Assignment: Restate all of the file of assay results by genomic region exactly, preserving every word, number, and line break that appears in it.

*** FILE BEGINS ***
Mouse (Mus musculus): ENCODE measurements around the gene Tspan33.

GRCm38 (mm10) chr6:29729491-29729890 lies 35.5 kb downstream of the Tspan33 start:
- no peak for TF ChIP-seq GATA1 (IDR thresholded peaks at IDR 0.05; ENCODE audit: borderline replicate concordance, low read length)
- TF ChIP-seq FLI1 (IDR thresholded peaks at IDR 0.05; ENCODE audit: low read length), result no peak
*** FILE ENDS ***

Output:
Mouse (Mus musculus): ENCODE measurements around the gene Tspan33.

GRCm38 (mm10) chr6:29729491-29729890 lies 35.5 kb downstream of the Tspan33 start:
- no peak for TF ChIP-seq GATA1 (IDR thresholded peaks at IDR 0.05; ENCODE audit: borderline replicate concordance, low read length)
- TF ChIP-seq FLI1 (IDR thresholded peaks at IDR 0.05; ENCODE audit: low read length), result no peak